Another notable finding was that EM physicians gave the quality, content and accuracy of their sign-out communication much higher ratings than IM physicians did. On the one hand, self-assessment correlates poorly with external assessment.47, 48 On the other hand, IM perceptions might have been distorted by negative stereotypes of EM physicians1, 2, 30 or by conflicting expectations about the purpose and content of sign-out.1, 2 Objective external assessment of sign-outs in future studies would be helpful to resolve these discrepancies and might point to areas in which sign-outs could be improved.

The regulatory and legal implications of communication models are always important to consider. The Joint Commission mandates that handoff communication include “an opportunity to ask and respond to questions,”49 and allows taped reports if there is a mechanism to facilitate such questions in a timely fashion.50 To fulfill this mandate, we required every sign-out to conclude with a direct phone number to the ED physician, and to be completed prior to the patient leaving the ED. The durability of asynchronous communication may raise concern about future legal liability. We encourage our staff to assume that this communication – like the written sign-out sheets used for shift-to-shift handoffs – is potentially discoverable, although it is not officially part of the medical record and is only retained for 30 days.

Our intervention initially included two asynchronous communications (the sign-out itself as well as the text page notification about the new admission). Respondents identified this as a major safety concern, since if the text page notification was not received, the patient could arrive on the floor without anyone’s knowledge. We rapidly solved this problem, while still retaining the asynchronous sign-out, by asking internists to call the ED to verify receipt of the page. This was one of several problems we were able address as they were identified, following the PDSA model.32 Improving the quality and utility of the sign-out itself, however, will require curricular and feedback efforts. We plan to use the recorded sign-outs to anchor a curriculum to improve sign-out skills. Other future modifications might include making the sign-outs accessible to nurses and administrators.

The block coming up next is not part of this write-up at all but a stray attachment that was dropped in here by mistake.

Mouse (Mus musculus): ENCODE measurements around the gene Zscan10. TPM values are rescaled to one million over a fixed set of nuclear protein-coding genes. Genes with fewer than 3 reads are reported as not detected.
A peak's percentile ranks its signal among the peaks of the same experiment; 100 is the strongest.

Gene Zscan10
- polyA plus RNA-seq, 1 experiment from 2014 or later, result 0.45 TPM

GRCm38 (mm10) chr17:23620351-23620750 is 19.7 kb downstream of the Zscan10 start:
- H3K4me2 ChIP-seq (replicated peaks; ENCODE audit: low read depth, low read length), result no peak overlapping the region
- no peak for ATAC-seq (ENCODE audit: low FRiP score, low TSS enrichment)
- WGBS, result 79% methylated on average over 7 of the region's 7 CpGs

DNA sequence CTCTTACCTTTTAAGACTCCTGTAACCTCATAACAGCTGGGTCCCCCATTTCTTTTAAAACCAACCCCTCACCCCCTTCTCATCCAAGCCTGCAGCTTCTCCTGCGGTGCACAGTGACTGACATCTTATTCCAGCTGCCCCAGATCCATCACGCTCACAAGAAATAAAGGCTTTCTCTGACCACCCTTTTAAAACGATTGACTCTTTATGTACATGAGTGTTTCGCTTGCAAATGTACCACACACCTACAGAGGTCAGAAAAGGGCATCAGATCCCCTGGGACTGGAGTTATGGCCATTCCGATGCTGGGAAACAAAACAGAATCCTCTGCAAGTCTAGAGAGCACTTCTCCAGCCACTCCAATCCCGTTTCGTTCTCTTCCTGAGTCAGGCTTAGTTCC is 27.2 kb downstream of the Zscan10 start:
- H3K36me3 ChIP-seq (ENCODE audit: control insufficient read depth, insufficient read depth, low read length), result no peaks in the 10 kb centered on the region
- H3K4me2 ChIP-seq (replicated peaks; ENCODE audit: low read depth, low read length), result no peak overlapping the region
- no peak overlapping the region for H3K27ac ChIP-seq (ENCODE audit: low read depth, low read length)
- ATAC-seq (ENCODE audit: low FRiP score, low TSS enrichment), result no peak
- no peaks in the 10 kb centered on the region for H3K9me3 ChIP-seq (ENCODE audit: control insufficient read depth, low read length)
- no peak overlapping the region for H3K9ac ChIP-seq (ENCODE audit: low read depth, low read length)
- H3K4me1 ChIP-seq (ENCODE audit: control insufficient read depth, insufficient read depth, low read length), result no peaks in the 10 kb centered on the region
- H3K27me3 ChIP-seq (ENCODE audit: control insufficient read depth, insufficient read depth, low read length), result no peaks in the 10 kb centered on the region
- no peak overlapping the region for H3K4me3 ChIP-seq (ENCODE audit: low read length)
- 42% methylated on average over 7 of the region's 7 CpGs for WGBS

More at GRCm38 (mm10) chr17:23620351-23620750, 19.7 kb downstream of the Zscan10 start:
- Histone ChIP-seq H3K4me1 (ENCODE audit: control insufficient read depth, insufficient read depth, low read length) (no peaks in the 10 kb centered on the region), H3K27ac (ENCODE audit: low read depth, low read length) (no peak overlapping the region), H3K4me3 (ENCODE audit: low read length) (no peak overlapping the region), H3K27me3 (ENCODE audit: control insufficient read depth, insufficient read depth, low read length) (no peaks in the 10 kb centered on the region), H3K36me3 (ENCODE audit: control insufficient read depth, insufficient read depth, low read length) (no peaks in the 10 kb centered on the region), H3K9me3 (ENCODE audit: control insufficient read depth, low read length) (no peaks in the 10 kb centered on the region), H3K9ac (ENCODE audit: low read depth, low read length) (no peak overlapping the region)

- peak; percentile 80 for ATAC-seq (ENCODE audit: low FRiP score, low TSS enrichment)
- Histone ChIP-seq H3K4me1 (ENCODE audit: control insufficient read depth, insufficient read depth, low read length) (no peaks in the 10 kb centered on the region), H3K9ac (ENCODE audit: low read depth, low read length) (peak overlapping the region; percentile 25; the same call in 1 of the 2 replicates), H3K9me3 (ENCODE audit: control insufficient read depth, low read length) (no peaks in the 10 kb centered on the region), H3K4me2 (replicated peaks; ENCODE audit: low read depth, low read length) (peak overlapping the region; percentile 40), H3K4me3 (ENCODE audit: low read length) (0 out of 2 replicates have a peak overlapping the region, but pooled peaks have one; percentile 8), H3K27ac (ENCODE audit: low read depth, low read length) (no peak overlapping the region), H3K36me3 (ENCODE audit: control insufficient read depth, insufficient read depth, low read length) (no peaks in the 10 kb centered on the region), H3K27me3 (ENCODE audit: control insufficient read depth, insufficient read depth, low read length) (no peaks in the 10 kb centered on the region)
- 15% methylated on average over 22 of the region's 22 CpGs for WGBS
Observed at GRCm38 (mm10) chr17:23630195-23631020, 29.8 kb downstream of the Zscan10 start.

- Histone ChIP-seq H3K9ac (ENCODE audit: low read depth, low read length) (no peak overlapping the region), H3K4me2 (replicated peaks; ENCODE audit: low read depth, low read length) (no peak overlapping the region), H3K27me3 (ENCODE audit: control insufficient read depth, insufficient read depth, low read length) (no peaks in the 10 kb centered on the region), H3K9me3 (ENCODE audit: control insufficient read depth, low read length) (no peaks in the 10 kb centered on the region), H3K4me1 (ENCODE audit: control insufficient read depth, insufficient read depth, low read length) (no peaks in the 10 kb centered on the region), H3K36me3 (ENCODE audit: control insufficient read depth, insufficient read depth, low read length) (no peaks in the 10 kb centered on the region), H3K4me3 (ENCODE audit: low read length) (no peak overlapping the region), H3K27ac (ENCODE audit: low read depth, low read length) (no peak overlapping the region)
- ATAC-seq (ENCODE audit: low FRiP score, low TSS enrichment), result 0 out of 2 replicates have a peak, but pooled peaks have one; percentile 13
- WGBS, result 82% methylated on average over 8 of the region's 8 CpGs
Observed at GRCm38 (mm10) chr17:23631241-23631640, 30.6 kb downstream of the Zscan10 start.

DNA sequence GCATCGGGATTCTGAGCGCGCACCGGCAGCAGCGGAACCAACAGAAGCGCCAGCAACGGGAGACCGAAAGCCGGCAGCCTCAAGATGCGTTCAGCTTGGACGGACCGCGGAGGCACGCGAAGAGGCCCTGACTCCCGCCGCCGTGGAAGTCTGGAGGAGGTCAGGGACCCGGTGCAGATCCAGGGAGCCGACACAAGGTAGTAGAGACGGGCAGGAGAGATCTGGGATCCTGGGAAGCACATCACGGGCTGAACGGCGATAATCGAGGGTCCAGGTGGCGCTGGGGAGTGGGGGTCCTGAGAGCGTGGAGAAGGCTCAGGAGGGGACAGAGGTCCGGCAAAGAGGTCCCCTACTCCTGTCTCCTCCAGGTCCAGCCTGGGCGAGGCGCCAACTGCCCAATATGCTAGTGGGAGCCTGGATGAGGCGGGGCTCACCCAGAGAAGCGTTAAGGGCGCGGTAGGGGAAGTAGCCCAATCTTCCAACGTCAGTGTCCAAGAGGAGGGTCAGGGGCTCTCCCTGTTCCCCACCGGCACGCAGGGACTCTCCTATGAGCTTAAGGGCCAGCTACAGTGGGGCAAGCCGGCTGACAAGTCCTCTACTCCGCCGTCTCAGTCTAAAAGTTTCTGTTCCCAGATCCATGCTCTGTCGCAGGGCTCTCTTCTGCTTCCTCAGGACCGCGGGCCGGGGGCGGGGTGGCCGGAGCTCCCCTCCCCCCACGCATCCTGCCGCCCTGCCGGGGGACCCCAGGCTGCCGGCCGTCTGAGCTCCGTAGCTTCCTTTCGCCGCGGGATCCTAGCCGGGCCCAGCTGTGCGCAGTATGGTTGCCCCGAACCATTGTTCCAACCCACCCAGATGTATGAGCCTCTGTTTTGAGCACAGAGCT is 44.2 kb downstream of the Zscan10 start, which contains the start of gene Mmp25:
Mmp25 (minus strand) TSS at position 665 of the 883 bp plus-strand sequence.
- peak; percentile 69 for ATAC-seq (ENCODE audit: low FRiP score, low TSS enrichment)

In summary, we devised, implemented and evaluated a new system of sign-out communication among physicians to facilitate the ED-internal medicine transfer. The new system was perceived to be easier for participants while not appearing to increase major adverse events. However, it did reduce interaction among physicians, and we therefore continued to mandate in-person discussion of unstable or critically ill patients. Busy emergency departments might consider this method as an efficient means of conducting some types of physician-physician communication.

Acknowledgments

Funding: Dr. Horwitz is supported by Yale-New Haven Hospital and by the National Center for Research Resources (NCRR). Neither Yale-New Haven Hospital nor the NCRR had any role in the design and conduct of the study; collection, management, analysis and interpretation of the data; or preparation, review and approval of the manuscript.

This publication was made possible by the CTSA Grant UL1 RR024139 and KL2 RR024138 from the National Center for Research Resources (NCRR), a component of the National Institutes of Health (NIH), and NIH roadmap for Medical Research. Its contents are solely the responsibility of the authors and do not necessarily represent the official view of the NCRR or NIH.

Footnotes